Strength-Based Positive Interventions: Further Evidence for Their Potential in Enhancing Well-Being and Alleviating Depression

Abstract

The impact of nine strengths-based positive interventions on well-being and depression was examined in an Internet-based randomized placebo-controlled study. The aims of the study were to: (1) replicate findings on the effectiveness of the gratitude visit, three good things, and using character strengths interventions; (2) test variants of interventions (noting three good things for 2 weeks; combining the gratitude visit and three good things interventions; and noting three funny things for a week); and (3) test the effectiveness of the counting kindness, gift of time, and another door opens-interventions in an online setting. A total of 622 adults subjected themselves to one of the nine interventions or to a placebo control exercise (early memories) and thereafter estimated their degrees of happiness and depression at five times (pre- and post-test, 1-, 3-,

and 6 months follow-up). Eight of the nine interventions increased happiness; depression was decreased in all groups, including the placebo control group. We conclude that happiness can be enhanced through some “strengths-based” interventions. Possible mechanisms for the effectiveness of the interventions are discussed.

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Fig. 1

Notes

  1. 1.

    Signature strengths are those strengths that are typical for a person and that truly represent the strengths-constitution of a person; they are pursued on the basis of intrinsic motivation. It is assumed that people typically possess between three and seven signature strengths (Peterson and Seligman 2004).

  2. 2.

    Results were highly similar if dropouts were computed on the basis of those participants who were assigned to an intervention group.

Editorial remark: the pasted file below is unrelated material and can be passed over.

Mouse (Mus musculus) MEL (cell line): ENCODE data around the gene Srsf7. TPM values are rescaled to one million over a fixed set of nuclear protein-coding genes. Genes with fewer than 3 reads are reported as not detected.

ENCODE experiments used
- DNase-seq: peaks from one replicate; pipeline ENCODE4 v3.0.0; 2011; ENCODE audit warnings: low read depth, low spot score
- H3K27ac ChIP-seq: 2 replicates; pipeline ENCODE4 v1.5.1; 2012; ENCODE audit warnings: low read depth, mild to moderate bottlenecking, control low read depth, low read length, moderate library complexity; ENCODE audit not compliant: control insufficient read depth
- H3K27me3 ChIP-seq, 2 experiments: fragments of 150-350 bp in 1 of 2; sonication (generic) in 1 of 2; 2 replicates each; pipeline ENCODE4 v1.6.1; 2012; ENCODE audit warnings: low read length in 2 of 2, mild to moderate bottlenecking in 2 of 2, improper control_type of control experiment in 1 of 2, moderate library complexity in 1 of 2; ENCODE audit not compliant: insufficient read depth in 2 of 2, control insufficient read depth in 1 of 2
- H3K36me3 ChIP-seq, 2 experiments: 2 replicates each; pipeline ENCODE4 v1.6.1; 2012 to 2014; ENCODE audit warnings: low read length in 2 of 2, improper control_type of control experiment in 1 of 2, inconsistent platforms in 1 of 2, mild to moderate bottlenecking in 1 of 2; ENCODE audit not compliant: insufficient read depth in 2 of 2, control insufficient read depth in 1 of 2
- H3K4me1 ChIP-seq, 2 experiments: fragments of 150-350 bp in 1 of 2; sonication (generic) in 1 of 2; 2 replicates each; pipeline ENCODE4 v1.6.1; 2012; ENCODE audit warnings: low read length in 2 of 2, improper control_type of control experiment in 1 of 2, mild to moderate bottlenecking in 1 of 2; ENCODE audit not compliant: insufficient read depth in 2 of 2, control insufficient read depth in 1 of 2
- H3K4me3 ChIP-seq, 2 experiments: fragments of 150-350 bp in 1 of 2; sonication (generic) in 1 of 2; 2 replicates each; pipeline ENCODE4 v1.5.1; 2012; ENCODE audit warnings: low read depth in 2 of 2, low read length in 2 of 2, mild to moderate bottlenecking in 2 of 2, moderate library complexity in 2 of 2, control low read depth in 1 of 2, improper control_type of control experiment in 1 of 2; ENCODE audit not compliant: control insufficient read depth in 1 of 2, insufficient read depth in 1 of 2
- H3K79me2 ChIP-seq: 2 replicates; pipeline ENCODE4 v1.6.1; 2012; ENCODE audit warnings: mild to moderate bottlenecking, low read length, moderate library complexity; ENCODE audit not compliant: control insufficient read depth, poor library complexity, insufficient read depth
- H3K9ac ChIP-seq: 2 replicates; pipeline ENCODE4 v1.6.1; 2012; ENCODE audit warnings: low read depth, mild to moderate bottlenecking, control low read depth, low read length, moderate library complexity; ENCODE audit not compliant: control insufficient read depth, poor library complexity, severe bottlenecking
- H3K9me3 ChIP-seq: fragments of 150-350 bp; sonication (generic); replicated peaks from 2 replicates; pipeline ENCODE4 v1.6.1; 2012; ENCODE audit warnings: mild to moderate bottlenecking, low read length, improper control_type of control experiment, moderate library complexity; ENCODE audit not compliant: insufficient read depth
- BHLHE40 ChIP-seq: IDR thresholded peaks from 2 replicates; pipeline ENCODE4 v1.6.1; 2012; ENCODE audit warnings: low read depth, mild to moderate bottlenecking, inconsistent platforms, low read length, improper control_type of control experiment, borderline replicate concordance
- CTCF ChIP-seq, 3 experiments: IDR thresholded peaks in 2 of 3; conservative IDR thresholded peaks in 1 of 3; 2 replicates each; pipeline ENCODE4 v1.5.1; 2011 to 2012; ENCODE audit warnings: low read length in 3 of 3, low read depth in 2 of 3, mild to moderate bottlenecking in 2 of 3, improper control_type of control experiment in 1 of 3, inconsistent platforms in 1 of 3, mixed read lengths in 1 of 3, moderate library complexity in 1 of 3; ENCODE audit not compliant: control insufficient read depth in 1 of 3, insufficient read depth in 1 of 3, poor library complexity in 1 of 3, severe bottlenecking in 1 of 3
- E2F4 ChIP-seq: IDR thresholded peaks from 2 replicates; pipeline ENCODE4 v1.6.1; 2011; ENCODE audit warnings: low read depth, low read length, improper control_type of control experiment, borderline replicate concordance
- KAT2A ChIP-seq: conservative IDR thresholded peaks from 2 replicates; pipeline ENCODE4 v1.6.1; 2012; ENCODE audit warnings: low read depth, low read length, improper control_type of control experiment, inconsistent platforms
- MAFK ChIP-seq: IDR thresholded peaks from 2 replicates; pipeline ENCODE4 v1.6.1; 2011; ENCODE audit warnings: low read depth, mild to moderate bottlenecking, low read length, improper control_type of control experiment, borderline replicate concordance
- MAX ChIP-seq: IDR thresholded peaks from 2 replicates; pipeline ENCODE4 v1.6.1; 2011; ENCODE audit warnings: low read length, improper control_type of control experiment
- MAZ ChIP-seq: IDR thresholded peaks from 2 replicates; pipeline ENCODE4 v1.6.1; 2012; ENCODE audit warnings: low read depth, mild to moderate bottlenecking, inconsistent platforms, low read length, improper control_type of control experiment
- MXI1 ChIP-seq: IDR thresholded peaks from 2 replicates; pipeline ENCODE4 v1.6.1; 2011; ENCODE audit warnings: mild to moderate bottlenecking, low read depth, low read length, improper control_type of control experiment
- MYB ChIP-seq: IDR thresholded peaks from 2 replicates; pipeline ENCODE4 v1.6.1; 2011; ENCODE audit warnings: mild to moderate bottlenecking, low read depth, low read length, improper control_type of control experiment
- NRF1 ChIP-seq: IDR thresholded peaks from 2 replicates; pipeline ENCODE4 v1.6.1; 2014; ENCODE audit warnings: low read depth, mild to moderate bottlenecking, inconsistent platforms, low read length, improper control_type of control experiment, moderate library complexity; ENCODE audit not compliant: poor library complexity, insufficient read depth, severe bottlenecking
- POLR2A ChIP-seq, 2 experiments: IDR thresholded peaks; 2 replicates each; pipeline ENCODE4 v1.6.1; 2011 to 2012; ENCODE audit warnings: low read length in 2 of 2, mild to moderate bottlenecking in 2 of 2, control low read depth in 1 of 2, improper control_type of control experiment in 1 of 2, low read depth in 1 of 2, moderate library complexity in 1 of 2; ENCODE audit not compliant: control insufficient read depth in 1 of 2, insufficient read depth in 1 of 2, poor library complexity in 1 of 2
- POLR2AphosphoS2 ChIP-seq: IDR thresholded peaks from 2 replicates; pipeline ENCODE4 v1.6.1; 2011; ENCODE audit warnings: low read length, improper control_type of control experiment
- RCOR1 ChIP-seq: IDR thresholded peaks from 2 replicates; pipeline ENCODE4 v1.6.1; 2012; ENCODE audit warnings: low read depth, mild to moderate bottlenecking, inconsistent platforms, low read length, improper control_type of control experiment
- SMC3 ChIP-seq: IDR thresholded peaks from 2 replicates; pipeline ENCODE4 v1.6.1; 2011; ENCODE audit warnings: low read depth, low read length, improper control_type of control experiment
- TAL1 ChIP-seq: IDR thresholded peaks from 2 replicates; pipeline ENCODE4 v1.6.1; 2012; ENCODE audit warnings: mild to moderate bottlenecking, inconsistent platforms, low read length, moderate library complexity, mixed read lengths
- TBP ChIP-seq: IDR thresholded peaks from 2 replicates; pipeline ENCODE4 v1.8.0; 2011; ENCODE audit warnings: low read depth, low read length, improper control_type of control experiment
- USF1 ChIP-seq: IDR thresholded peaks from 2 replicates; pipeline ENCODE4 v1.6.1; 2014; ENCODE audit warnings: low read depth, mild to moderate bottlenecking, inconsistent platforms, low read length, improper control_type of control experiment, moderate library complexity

3. 3.

    Overall repeated measurement analyses of variance with gender as independent variable and happiness or depressive symptoms as dependents variables yielded no interaction effect between gender and time (AHI: F[4, 2480] = 0.58, p = 68; CES-D: F[4, 2480] = 0.31, p = .87). Therefore, we did not control for gender or exclude the males from the placebo control group in comparisons with groups that consisted only of female participants.

  4. 4.

    Comparing the number of participants who improved from above to below the cutoff in each group separately with the placebo control group via a Chi-square test yielded seven out of nine comparisons significant (exceptions were IG2, and IG7).

  5. 5.

    Comparing the participants who conducted the interventions only for one week (n = 133) to those who indicated on every follow-up that they continued with the intervention before each follow-up (n = 202).

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Acknowledgments

The preparation of the manuscript has been facilitated by a research grant of the Swiss National Science Foundation (SNSF; No. 132512), and the Suzanne and Hans Biäsch Foundation for Research in Applied Psychology. The authors wish to thank Katharina Klohe and Frank A. Rodden for proofreading the manuscript.

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Correspondence to Fabian Gander.

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Gander, F., Proyer, R.T., Ruch, W. et al. Strength-Based Positive Interventions: Further Evidence for Their Potential in Enhancing Well-Being and Alleviating Depression. J Happiness Stud 14, 1241–1259 (2013). https://doi.org/10.1007/s10902-012-9380-0

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Keywords

  • Positive psychology
  • Well-being
  • Positive interventions
  • Character strengths